There is no other way to put it, the Oscars were a mess this year. The coronavirus pandemic impact aside, the way the production ran as if it was a film production really made you feel the loss of an Oscars host. And the lack of live performances made the production feel less alive and felt as if at times attendance was court-mandated. While the show offered some highlights (like Glenn Close doing “Da Butt”), there were far too many misses, including the In Memoriam segment.
The In Memoriam segment is usually somber, and emotional, as a reel plays that highlights all the amazing talent we have lost in the previous year. In a year where loss has impacted almost everyone, and the world is in a state of grief from the worldwide loss of over 3 million people to COVID-19, you would think this would be the segment of the production that the producers would nail, right? I mean, Oscars producer Steven Soderberg, director of films like Ocean’s Eleven, Magic Mike, and more would know how to stick an emotional landing right?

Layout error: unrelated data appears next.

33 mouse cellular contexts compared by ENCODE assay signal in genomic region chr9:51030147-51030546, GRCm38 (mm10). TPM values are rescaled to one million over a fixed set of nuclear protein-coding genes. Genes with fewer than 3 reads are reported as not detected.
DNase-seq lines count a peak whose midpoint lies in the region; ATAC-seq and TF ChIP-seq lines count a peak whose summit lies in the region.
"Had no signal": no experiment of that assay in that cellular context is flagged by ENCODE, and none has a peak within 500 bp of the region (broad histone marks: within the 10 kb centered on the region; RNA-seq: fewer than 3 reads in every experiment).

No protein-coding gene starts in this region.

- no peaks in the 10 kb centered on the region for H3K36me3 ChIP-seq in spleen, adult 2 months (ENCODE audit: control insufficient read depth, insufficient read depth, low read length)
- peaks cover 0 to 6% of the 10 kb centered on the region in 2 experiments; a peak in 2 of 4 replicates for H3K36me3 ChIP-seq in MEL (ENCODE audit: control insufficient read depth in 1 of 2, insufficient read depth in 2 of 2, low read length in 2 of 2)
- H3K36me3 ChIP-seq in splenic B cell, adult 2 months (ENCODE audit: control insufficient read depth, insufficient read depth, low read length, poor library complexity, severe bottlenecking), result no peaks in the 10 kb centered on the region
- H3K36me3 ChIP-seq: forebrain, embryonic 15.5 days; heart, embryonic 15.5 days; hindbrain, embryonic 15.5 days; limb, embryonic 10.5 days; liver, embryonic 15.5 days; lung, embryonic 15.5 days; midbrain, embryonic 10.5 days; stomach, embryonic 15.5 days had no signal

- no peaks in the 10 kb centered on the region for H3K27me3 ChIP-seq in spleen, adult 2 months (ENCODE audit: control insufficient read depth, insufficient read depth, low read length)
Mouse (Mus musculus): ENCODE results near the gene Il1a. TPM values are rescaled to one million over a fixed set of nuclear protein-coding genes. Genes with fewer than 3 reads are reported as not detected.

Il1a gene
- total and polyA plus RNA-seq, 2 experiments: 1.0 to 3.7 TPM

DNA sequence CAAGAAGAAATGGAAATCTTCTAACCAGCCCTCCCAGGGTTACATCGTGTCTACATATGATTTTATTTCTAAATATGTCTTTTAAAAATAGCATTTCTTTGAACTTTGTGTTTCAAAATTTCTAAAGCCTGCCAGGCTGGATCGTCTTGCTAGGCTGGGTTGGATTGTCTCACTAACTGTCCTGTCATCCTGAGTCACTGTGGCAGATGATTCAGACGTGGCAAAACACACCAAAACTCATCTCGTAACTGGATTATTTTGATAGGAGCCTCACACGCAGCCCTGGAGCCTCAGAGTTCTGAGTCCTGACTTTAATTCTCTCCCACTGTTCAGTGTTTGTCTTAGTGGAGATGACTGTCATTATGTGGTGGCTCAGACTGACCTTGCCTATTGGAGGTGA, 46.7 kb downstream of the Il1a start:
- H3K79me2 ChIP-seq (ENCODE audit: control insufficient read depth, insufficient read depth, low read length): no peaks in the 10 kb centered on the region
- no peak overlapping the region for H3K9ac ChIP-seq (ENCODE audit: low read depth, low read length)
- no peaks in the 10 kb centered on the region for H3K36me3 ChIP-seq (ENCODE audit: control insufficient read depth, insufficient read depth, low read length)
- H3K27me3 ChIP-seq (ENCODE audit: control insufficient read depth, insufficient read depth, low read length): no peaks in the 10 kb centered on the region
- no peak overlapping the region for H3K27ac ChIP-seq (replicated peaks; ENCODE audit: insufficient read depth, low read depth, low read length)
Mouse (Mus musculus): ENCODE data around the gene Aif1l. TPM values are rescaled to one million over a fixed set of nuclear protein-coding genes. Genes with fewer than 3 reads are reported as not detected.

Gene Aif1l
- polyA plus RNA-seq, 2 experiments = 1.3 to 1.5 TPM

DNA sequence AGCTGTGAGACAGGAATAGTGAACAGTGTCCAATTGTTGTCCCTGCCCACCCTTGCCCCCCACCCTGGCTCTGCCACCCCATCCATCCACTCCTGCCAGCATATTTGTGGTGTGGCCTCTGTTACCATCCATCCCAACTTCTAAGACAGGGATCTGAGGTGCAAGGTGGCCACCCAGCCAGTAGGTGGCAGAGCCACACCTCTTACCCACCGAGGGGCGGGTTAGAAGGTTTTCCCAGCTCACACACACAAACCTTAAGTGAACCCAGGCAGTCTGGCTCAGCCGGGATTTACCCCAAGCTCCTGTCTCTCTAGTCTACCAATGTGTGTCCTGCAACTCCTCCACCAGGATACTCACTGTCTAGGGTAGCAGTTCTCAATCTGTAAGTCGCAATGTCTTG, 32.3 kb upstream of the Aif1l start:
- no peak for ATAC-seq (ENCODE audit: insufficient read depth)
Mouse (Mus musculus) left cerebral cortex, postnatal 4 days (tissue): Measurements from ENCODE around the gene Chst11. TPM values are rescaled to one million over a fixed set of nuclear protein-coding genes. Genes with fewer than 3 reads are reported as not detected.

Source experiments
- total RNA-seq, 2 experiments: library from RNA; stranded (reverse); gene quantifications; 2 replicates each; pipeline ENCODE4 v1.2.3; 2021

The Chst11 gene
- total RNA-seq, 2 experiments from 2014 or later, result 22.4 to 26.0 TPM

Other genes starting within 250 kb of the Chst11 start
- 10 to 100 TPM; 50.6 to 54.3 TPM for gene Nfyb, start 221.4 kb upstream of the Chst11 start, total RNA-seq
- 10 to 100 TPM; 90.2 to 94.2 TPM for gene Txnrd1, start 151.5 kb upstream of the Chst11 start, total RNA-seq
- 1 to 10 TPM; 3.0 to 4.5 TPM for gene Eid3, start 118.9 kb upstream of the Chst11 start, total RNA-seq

Not only was the segment strangely upbeat (using a Stevie Wonder tune), but it left out some notable performers including Naya Rivera, who died in July 2020 after mustering her strength to save her son, but couldn’t pull herself out of Lake Piru, and eventually drowned.
Also left out were Jessica Walter and Adam Schlesinger. Walters is best known for her role as Lucille Bluth in Arrested Development and Schlesinger was nominated for Best Song in 1997 for penning “That Thing You Do!” However, both Walter and Schlesinger are included on The Academy’s In Memoriam online, but Rivera is not.
In a year where Latinos in the industry were largely overlooked for nominations, leaving out Rivera who connected to so many young, queer Latinos with her role as Santana on GLEE, is a not just a mistake, it’s a disrespect to Rivera and to the Latino community.